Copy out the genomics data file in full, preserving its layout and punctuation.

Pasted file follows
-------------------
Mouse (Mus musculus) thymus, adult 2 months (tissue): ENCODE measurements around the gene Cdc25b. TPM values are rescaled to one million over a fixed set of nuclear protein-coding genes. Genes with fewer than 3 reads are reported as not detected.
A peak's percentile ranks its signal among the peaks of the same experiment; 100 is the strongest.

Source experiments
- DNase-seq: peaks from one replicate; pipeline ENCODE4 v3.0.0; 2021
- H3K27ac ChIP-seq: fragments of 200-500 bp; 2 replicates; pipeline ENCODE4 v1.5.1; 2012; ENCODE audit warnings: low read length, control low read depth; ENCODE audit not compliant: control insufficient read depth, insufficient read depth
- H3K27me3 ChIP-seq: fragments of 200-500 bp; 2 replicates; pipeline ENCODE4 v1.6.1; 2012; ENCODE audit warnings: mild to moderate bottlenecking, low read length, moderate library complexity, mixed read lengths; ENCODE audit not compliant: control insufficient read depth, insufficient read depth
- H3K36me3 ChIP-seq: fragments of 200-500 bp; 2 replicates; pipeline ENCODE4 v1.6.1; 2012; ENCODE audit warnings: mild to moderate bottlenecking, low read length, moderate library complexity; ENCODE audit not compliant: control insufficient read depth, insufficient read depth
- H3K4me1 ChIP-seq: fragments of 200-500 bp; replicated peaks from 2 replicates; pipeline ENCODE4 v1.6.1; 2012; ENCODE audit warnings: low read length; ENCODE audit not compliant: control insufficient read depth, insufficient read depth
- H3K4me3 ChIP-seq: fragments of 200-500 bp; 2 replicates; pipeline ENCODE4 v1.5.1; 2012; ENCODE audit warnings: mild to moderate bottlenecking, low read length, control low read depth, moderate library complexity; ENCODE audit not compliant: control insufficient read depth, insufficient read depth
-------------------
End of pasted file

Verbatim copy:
Mouse (Mus musculus) thymus, adult 2 months (tissue): ENCODE measurements around the gene Cdc25b. TPM values are rescaled to one million over a fixed set of nuclear protein-coding genes. Genes with fewer than 3 reads are reported as not detected.
A peak's percentile ranks its signal among the peaks of the same experiment; 100 is the strongest.

Source experiments
- DNase-seq: peaks from one replicate; pipeline ENCODE4 v3.0.0; 2021
- H3K27ac ChIP-seq: fragments of 200-500 bp; 2 replicates; pipeline ENCODE4 v1.5.1; 2012; ENCODE audit warnings: low read length, control low read depth; ENCODE audit not compliant: control insufficient read depth, insufficient read depth
- H3K27me3 ChIP-seq: fragments of 200-500 bp; 2 replicates; pipeline ENCODE4 v1.6.1; 2012; ENCODE audit warnings: mild to moderate bottlenecking, low read length, moderate library complexity, mixed read lengths; ENCODE audit not compliant: control insufficient read depth, insufficient read depth
- H3K36me3 ChIP-seq: fragments of 200-500 bp; 2 replicates; pipeline ENCODE4 v1.6.1; 2012; ENCODE audit warnings: mild to moderate bottlenecking, low read length, moderate library complexity; ENCODE audit not compliant: control insufficient read depth, insufficient read depth
- H3K4me1 ChIP-seq: fragments of 200-500 bp; replicated peaks from 2 replicates; pipeline ENCODE4 v1.6.1; 2012; ENCODE audit warnings: low read length; ENCODE audit not compliant: control insufficient read depth, insufficient read depth
- H3K4me3 ChIP-seq: fragments of 200-500 bp; 2 replicates; pipeline ENCODE4 v1.5.1; 2012; ENCODE audit warnings: mild to moderate bottlenecking, low read length, control low read depth, moderate library complexity; ENCODE audit not compliant: control insufficient read depth, insufficient read depth